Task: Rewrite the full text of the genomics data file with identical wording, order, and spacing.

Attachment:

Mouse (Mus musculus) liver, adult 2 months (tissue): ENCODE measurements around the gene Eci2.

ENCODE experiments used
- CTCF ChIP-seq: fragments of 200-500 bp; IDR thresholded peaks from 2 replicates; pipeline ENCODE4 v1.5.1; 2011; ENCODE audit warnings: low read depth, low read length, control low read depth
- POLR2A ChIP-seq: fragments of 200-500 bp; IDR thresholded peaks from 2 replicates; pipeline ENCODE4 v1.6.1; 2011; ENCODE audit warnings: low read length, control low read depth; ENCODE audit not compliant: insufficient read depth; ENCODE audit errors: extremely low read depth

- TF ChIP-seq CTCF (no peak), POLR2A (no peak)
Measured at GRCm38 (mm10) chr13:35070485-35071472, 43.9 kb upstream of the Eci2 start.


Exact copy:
Mouse (Mus musculus) liver, adult 2 months (tissue): ENCODE measurements around the gene Eci2.

ENCODE experiments used
- CTCF ChIP-seq: fragments of 200-500 bp; IDR thresholded peaks from 2 replicates; pipeline ENCODE4 v1.5.1; 2011; ENCODE audit warnings: low read depth, low read length, control low read depth
- POLR2A ChIP-seq: fragments of 200-500 bp; IDR thresholded peaks from 2 replicates; pipeline ENCODE4 v1.6.1; 2011; ENCODE audit warnings: low read length, control low read depth; ENCODE audit not compliant: insufficient read depth; ENCODE audit errors: extremely low read depth

- TF ChIP-seq CTCF (no peak), POLR2A (no peak)
Measured at GRCm38 (mm10) chr13:35070485-35071472, 43.9 kb upstream of the Eci2 start.